E. Belfort Bax August 1915

Compulsion!


Source: New Age, 19 August 1915, p. 376;
Transcribed: by Ted Crawford.


In reading the Northcliffe journalism and certain other kindred organs of the Press one acquires the impression that though victory in this war is an undoubtedly desirable thing yet that this is after all in a sense subsidiary to what ought to be the supreme goal of national endeavour, namely, compulsion – i.e., compulsion of persons alike in military and industrial matters. If, as Lord Kitchener is reported to have given as his mature opinion, a conscript army and a voluntary army will not work together, it must be quite clear, one would think, to the advocates of compulsion that there is at least a chance that the resort to the latter system at this stage of the war might result in our defeat, or at best, in a hazardous prolongation of the war. If they will not admit that much they may as well say at once that Lord Kitchener is a fool whose mature opinion is worth nothing at all. Hence, I think, we are fully justified in the above statement, that the pro-conscriptionists place schemes of compulsion, at least in so far as military compulsion is concerned, as a goal to be striven for at all costs, even that of defeat, complete or partial.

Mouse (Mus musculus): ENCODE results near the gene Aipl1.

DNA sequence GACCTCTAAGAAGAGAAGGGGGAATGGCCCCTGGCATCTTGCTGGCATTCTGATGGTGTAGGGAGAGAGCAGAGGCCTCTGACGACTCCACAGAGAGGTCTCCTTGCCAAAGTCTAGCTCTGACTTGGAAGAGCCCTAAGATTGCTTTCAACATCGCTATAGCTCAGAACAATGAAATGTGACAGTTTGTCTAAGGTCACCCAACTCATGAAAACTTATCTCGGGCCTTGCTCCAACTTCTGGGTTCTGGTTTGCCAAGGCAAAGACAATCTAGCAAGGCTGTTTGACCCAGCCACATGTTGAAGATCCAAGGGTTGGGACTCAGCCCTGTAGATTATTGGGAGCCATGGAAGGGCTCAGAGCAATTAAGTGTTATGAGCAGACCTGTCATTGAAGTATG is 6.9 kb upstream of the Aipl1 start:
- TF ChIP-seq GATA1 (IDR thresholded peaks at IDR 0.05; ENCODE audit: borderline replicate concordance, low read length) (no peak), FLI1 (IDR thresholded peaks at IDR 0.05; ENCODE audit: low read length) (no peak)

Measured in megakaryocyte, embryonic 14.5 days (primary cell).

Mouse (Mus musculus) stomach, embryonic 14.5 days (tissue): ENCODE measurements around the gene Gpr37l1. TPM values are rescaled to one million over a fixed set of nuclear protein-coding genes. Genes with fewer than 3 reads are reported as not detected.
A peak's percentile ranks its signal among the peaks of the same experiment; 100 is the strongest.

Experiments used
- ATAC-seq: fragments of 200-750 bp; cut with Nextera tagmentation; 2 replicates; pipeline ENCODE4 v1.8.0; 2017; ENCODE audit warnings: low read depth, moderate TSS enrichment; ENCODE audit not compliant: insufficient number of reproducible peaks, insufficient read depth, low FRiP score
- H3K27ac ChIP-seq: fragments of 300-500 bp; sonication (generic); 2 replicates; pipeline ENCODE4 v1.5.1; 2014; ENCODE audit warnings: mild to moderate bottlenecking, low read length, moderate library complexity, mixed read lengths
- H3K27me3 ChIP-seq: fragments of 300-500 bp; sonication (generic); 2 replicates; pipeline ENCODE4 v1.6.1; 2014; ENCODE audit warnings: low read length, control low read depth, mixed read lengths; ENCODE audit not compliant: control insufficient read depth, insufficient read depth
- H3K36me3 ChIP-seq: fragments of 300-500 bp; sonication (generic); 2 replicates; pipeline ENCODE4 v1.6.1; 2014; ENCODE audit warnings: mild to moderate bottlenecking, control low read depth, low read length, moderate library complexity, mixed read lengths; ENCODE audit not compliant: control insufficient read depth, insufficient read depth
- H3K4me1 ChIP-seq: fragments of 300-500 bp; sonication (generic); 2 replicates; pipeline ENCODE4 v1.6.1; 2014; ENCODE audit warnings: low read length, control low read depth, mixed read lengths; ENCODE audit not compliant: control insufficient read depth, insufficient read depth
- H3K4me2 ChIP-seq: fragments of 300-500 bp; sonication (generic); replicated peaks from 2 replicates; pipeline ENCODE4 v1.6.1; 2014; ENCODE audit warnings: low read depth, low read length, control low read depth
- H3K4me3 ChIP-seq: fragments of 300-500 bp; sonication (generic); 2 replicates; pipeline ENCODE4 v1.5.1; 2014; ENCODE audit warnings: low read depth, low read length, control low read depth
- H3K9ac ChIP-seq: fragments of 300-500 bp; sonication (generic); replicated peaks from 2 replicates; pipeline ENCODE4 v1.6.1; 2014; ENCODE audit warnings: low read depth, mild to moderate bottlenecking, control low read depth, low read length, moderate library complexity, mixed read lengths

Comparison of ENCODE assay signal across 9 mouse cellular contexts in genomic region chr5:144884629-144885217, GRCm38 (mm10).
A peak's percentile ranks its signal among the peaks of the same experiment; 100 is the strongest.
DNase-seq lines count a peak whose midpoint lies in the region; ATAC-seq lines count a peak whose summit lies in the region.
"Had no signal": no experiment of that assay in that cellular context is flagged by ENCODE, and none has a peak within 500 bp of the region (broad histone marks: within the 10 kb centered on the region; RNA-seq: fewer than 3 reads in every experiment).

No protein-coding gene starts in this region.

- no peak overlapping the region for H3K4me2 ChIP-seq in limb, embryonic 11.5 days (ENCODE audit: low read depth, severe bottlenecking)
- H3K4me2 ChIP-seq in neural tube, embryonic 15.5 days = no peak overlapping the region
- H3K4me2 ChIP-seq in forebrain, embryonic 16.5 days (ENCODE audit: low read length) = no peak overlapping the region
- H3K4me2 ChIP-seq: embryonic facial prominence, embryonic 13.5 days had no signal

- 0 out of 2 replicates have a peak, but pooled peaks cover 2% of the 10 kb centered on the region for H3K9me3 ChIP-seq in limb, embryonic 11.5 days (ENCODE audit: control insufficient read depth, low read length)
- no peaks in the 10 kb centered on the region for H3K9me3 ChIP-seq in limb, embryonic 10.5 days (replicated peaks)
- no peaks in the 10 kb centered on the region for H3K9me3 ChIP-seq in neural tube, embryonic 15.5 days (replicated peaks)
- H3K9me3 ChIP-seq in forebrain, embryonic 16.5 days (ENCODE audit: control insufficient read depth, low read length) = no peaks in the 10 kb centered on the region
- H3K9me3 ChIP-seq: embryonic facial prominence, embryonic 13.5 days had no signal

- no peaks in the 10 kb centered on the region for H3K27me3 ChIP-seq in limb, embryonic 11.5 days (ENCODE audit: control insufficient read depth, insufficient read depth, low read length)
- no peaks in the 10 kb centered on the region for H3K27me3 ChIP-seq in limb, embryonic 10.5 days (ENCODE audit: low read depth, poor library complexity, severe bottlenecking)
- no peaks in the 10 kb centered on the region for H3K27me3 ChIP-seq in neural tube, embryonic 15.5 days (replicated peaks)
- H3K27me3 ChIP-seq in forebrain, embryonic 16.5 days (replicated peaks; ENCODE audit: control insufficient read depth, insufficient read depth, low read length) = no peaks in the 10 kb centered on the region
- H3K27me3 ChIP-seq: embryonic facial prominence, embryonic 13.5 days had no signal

Now let us take the other side. It is alleged by the conscriptionists, in effect, that compulsory military service is as good as necessary if defeat is to be avoided. We need scarcely say that for ourselves we traverse this conclusion entirely. But let us grant it for the sake of the argument. The problem then presents itself as follows:- Would a defeat with a voluntary system be so very much worse than a victory at the cost of the sacrifice of that principle of personal liberty (within the limits, of course, of the economic liberty permitted by capitalism) which it has been the historical function of the Anglo-Saxon race to exemplify for humanity? This is a serious question which it is impossible fully to discuss in a general article like the present. We do not hesitate, however, to say that in our opinion a material victory in arms gained by this country would be more than outweighed by the moral defeat of the great principle (for after all, it is a great principle) which constitutes one of England’s most important contributions to human culture. Here is a question not merely of our own immediate safety as a nation, but of buying an immediate advantage by being false to a principle with which historic destiny has entrusted us in the service of humanity. The question may be put in this way:- Would you purchase material victory over the Prussian armies at the price of becoming morally like Prussia? We leave this question to be answered by our fervid patriots who so extol the British spirit versus that of the central Empires.